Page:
Rather, Domi and Beck create space for the vocalists, using their experience serving as a rhythm section for Thundercat to implement restraint without sacrificing sophistication. While Snoop Dogg and Busta Rhymes harbor completely different styles of flow, they align on "PiLOT." The veterans  take direction from Domi and Beck, providing their lyrical input to the duo’s sonic vision.

That dynamic shifts slightly when it’s .Paak’s turn to sing and rap. In those moments it feels more like .Paak is a member of the group as opposed to a featured artist, which makes sense given the hands-on approach he’s taken with Domi, Beck and NOT TiGHT.

 .Paak directed the music video for "TAKE A CHANCE", which the three of them performed live together on "Jimmy Kimmel." .Paak also gave them songwriting credits on the roll-bounce funk tune "Skate" for his GRAMMY-winning project with Bruno Mars, Silk Sonic, the bones of which were an instrumental from Domi and Beck.

"He really believes in us, which is the coolest s— ever," Beck told Okayplayer in August of 2022.

Domi and Beck first met .Paak (whom they refer to as "Andy") in 2019 when they were playing a gig as a part of Thundercat’s band in New Orleans. The three of them remained connected and before long they were working together on NOT TiGHT.

Throughout the process working with .Paak, Domi and Beck never felt discouraged from being authentic in their music and personalities.

"We never dealt with pressure from Andy or the label," they say. "The only pressure we really dealt with was fans always commenting and messaging us, 'Release the album or I will come to your house and murder your family,' but that motivated us to work as much as possible and stay on track."

One hundred years after the Jazz Age the passion for this music remains. Death threats over social media may be Gen Z’s way of expressing it, but  Domi and Beck know the best way to respond is to give even more authentic love to the music:

"We’ll always try to write the best song that we possibly can. If it’s going to be impossible to play live, well,s—; we’ll try."

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How Papa Roach Frontman Jacoby Shaddix Embraced Forgiveness And Perspective To Fuel The Band's Music
Papa Roach (L-R: Jerry Horton, Jacoby Shaddix, Tobin Esperance and Tony Palermo)

Photo: Bryson Roatch


How Papa Roach Frontman Jacoby Shaddix Embraced Forgiveness And Perspective To Fuel The Band's Music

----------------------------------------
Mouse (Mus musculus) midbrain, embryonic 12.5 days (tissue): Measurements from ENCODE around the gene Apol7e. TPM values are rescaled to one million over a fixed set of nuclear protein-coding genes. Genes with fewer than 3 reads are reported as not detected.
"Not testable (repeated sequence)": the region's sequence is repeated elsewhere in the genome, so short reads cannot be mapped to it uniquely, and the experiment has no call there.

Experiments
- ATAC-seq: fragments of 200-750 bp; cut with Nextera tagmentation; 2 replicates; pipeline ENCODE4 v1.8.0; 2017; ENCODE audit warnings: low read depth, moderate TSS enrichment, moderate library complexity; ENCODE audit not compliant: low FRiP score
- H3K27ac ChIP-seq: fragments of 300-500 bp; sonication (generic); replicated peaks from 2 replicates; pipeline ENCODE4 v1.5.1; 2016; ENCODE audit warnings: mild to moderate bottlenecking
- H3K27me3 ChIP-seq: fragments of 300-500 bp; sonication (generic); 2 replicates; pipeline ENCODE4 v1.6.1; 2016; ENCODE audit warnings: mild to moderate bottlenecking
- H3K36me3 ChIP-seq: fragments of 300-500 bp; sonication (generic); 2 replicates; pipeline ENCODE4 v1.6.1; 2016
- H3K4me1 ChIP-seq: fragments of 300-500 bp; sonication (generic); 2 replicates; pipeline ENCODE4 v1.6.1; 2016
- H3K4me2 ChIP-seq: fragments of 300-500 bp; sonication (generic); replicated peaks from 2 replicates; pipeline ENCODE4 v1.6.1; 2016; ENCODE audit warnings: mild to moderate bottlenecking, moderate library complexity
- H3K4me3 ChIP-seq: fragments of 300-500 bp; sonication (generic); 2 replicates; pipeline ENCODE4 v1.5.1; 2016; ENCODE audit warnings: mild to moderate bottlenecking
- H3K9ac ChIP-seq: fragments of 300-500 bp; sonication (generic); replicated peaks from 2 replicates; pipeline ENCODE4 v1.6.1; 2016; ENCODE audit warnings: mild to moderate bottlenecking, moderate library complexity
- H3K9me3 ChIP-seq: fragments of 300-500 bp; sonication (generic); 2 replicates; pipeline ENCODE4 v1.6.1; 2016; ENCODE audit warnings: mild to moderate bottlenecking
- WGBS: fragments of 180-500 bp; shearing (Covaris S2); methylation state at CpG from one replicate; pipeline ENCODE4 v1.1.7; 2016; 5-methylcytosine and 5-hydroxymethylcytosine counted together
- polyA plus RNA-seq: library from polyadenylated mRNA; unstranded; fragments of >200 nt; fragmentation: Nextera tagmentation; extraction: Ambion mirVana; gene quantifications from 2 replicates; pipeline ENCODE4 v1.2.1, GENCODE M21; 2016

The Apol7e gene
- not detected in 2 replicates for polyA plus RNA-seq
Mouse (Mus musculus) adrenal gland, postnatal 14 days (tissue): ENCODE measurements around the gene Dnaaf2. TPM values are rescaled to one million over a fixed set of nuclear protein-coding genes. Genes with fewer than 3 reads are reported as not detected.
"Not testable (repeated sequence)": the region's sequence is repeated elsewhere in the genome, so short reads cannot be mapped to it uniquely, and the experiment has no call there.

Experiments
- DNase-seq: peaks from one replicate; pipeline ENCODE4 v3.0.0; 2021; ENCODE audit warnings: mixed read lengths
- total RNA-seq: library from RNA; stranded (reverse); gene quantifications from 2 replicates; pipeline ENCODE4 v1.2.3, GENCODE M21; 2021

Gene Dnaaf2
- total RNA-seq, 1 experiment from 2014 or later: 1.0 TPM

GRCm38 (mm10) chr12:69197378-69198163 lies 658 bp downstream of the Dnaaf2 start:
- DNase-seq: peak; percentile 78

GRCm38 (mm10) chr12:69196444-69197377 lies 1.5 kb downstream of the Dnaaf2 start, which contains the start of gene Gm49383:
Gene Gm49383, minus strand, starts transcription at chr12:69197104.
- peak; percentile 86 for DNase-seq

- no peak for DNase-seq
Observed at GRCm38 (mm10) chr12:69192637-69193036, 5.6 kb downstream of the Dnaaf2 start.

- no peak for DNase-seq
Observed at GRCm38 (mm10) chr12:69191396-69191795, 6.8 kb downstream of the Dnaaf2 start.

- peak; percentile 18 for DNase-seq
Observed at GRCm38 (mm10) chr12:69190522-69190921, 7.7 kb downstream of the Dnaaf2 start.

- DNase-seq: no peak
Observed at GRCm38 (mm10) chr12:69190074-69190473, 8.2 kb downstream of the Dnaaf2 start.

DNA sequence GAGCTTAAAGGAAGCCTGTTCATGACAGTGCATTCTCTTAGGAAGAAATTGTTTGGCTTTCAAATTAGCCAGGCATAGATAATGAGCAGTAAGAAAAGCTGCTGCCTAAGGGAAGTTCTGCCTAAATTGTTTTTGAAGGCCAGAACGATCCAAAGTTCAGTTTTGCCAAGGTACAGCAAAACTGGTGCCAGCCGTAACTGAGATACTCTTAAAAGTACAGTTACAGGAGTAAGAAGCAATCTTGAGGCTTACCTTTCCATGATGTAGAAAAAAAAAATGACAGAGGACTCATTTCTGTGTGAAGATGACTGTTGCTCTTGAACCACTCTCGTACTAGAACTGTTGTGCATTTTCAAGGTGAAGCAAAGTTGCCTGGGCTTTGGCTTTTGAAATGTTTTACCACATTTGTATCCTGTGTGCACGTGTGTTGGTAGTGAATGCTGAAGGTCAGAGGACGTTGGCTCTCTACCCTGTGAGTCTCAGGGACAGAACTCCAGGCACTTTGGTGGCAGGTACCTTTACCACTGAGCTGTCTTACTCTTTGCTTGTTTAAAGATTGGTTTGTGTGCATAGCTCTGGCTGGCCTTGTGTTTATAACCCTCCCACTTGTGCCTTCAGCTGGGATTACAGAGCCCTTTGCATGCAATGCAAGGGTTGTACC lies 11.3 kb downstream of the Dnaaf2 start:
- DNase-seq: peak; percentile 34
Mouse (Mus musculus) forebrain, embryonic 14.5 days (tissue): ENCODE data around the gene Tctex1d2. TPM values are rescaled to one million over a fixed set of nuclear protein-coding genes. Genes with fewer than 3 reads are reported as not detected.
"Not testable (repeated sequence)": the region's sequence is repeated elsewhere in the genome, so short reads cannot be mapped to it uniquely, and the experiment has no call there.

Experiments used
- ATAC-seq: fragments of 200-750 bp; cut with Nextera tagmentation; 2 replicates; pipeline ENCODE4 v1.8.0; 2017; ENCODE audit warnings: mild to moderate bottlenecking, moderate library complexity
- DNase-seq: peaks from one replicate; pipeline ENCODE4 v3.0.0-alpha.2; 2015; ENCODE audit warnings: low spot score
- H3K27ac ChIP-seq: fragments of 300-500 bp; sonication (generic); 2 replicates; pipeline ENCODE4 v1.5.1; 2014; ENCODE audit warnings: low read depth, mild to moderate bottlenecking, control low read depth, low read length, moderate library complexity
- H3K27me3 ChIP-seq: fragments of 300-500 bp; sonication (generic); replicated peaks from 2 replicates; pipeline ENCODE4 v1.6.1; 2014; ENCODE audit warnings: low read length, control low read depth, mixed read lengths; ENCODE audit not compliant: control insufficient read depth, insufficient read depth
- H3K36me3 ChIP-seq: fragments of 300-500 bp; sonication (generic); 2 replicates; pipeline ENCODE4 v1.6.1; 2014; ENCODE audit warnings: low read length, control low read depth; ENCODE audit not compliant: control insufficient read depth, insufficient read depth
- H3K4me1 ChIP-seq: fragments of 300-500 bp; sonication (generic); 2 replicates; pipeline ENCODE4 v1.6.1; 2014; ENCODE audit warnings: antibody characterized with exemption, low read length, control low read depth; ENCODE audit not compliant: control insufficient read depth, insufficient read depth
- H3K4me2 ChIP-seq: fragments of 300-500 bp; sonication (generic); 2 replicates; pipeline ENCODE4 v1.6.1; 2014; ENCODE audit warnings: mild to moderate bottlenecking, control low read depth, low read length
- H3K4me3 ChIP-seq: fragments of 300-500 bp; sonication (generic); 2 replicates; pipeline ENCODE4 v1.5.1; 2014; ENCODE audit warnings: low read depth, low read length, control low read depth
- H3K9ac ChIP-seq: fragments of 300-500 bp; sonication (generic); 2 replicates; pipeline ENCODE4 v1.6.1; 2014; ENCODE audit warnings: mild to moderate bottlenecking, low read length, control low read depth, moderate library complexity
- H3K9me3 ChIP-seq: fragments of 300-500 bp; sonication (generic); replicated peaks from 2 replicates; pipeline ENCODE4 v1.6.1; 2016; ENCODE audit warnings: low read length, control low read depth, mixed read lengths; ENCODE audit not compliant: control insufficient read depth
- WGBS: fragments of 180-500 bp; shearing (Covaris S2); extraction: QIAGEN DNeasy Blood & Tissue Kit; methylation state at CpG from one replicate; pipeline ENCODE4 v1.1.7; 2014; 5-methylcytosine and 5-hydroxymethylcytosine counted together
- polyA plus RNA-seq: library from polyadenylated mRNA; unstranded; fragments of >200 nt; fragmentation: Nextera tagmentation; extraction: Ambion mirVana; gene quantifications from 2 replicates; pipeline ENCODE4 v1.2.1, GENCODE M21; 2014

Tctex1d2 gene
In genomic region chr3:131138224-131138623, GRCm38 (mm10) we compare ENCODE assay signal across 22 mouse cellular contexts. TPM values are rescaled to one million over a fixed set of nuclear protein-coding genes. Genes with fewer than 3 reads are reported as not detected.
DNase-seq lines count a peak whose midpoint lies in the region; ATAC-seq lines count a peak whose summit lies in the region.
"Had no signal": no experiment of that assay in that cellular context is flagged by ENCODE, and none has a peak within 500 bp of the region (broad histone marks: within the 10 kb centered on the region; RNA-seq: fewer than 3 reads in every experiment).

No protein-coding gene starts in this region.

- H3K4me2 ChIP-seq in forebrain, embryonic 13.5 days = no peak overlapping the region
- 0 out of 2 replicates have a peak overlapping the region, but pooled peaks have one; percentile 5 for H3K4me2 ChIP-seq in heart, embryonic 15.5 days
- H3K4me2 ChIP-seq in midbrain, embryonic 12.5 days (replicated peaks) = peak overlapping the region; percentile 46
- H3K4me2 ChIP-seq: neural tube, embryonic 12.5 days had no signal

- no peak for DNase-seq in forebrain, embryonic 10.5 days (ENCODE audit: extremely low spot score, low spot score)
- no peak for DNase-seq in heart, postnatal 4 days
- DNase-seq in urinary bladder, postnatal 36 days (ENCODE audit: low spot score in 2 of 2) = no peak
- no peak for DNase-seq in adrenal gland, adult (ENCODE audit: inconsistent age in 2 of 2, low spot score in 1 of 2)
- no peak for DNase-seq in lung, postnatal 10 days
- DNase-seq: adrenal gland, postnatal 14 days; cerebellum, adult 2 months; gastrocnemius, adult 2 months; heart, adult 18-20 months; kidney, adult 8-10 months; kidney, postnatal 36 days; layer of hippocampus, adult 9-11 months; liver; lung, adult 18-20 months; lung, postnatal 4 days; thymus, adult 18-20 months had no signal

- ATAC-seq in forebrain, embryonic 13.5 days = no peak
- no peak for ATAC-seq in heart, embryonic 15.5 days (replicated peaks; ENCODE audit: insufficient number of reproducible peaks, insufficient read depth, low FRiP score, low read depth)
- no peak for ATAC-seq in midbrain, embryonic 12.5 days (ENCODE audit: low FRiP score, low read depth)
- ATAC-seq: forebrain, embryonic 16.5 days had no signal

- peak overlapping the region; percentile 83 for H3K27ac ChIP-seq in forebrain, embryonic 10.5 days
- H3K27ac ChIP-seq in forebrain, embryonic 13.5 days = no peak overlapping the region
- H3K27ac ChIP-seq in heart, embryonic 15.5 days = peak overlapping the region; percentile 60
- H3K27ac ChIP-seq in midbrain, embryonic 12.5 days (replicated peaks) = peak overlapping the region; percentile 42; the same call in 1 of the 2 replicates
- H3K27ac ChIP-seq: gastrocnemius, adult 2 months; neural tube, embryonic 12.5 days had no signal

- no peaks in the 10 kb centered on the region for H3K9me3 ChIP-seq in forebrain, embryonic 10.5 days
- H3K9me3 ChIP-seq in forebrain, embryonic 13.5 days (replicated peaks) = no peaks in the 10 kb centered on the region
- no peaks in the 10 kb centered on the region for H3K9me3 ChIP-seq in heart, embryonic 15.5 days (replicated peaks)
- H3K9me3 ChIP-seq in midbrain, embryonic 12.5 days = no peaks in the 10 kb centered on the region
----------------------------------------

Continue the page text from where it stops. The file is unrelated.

As Papa Roach embarks on a co-headlining arena tour with Falling In Reverse, frontman Jacoby Shaddix opens up about the healing and rekindled relationships that have helped him — and his band — see continued success 25 years in.

GRAMMYs/Aug 9, 2022 - 03:45 pm

"It's funny," muses Papa Roach frontman Jacoby Shaddix. "I'll be out and about sometimes and people are like, 'Oh, you're still doing this?' I'm like, 'We're about to play in front of 7,000 people tonight. So yeah, I'm still doing this, bro.'"

Papa Roach is one of those bands that might not chart very high on the Billboard Top 200 these days, but that hasn't slowed them down. And frankly, having notched 23 Top 10s and 7 No. 1s on Billboard's Mainstream Rock Airplay chart over their 25-year recording career including "Kill The Noise," which just topped the chart last year — they have proven to be rock mainstays. 

That's further exemplified by their high-energy shows. At 46 years old, Shaddix runs on more adrenaline than many singers half his age. And as he reminds, the group routinely plays to thousands of people per night, like on the current Rockzilla tour with co-headliners Falling In Reverse. In terms of touring, Papa Roach is arguably bigger now than they ever have been.

Perhaps that's because Shaddix and his bandmates (bassist Tobin Esperance, guitarist Jerry Horton and drummer Tony Palermo) have always ensured that their music is as raw and real as rock can get — telling tales of emotional turmoil, hope, redemption, and moving forward. That's exactly what's showcased on the group's latest album, Ego Trip

Possibly their most musically diverse album yet, the band's 11th LP — but first on their own label, New Noize finds the group churning hip-hop, alt-pop, and '90s rock influences into their guitar-driven crunch. Fueled by hard-driving riffs and Shaddix's confessional and motivational lyrics, the songs rage, empower, muse, and sometimes even soothe. "Swerve" (with Sueco and FEVER 333) admittedly veers into an "F the haters" rant that Shaddix admits is immature, but "was a little breath of fresh air in the process of making an album that was so deep." 

One thing is for sure: The band's passion to make music that emotionally connects with their fans has not ebbed over time.  

Just after the Rockzilla tour kicked off, Shaddix sat down for a video chat with to discuss musical diversity, personal growth, and how life as a father has greatly altered his perspective on life.